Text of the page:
“I’ll be happy in December when my degree is up and I can figure out what to do next.”

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With the 16th FINA World Swimming Championships (25m) 2022 falling in the middle of Georgia Tech’s final exams week, Fink was able to plan ahead - taking courses without a final exam in lieu of a final project, therefore Fink can have his mind at ease when he is racing in Melbourne.

“I was telling professors, ‘I want to take your class but I also don’t want any finals and I have to be gone for three weeks, and I hope you’re OK with that.’ And usually they are! Surprisingly, they don’t care as long as you don’t fall behind and keep up with your work. And I’ve been doing the best I can in that realm.”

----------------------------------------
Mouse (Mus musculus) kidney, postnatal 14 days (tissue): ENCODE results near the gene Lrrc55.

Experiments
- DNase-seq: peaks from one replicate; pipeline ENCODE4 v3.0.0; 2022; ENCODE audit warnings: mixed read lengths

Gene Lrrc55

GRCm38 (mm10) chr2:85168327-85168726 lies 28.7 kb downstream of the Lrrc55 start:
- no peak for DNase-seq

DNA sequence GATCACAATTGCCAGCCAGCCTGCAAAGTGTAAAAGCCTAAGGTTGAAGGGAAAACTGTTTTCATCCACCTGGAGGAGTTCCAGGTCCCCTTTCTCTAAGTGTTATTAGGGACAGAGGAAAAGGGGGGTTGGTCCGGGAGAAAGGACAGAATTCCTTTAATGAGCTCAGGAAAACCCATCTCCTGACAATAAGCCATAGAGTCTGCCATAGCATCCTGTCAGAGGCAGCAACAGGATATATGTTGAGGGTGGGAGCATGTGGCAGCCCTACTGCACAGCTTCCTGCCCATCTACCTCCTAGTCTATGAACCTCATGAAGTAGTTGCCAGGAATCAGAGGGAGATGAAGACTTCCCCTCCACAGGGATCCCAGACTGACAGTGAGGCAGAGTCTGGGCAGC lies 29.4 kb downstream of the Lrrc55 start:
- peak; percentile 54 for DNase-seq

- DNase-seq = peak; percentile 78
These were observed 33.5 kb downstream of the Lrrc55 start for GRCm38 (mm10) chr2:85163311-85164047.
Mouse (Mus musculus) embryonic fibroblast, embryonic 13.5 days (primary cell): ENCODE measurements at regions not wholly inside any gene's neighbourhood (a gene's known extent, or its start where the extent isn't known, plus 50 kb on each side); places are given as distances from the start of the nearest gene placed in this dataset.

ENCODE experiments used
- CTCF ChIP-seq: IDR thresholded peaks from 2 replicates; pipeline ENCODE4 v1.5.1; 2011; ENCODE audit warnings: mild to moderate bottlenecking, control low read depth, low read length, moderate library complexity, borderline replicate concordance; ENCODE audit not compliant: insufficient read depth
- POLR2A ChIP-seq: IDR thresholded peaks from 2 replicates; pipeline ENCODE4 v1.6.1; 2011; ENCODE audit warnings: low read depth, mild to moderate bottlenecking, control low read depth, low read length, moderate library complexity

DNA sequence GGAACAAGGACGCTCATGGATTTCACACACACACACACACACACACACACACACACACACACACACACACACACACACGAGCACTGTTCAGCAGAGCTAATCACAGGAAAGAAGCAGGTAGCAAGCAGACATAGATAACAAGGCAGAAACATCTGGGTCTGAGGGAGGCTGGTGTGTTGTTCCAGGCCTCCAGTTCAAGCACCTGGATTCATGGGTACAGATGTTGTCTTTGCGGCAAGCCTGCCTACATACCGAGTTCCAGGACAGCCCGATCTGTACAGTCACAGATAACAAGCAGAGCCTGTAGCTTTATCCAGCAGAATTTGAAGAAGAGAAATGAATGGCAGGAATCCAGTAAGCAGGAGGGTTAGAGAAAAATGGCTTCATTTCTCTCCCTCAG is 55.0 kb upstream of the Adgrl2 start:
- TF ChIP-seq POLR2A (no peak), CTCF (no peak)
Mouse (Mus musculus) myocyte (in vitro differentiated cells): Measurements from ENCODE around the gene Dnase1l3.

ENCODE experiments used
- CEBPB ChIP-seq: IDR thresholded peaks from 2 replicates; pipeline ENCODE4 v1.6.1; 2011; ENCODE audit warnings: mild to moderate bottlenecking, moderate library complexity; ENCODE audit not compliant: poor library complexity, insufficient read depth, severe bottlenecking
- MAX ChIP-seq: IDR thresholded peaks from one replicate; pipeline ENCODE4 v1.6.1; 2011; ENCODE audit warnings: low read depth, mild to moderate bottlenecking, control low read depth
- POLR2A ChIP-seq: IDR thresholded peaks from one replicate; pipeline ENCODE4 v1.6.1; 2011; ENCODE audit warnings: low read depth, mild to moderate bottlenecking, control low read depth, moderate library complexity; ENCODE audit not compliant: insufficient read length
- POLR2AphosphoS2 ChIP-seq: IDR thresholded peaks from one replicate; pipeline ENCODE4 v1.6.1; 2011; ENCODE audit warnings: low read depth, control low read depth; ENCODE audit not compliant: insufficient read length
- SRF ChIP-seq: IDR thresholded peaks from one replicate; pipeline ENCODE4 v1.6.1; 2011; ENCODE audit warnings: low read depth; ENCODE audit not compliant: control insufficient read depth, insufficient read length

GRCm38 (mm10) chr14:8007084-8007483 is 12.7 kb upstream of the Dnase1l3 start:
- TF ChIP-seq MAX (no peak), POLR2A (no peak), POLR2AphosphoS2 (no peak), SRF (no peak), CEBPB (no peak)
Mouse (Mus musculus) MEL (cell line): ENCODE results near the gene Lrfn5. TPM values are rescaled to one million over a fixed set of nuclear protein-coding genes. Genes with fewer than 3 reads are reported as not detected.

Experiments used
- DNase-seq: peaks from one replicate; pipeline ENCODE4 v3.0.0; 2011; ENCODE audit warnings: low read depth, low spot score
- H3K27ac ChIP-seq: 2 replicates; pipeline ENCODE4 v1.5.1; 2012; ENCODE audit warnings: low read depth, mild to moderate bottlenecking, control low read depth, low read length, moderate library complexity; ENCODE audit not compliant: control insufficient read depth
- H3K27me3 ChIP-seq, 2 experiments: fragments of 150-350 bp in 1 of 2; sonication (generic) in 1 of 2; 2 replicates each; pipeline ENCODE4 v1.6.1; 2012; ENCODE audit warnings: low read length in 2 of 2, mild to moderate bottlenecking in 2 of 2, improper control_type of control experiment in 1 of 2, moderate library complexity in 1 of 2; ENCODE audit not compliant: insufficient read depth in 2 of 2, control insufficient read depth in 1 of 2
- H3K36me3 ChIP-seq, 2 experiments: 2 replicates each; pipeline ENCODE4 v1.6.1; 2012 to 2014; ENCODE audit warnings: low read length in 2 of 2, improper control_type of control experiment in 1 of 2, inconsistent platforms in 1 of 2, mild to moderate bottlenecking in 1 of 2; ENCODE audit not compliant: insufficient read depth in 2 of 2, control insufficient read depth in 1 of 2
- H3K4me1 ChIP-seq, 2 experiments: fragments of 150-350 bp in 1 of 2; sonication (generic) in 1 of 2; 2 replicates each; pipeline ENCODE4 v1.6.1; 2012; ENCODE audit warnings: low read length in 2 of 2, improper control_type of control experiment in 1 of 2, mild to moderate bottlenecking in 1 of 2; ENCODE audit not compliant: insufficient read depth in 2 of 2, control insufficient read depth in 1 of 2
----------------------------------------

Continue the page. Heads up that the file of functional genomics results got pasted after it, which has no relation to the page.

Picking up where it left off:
Being one of the best breaststrokers in the world takes a lot of training, which Fink has in the bank, so at age 29 he isn’t doing the same amount of volume in the pool as he was a decade ago. Fink has been training for over a year now with coach Mike Norment at Georgia Tech, who Fink praised for his flexibility to his graduate school demands.

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Instead of the usual three-four doubles per week that the Georgia Tech athletes may do, Fink is maximizing himself at one to two doubles per week, which has helped him stay sharp this year when he went nine for nine in races at the World Cup across three weeks of racing.

“(Mike Norment) has been great and really flexible with me because my schedule is crazy, and he knows when I show up, I’m giving 100% of my work and I am taking care of myself outside of the pool,” Fink said.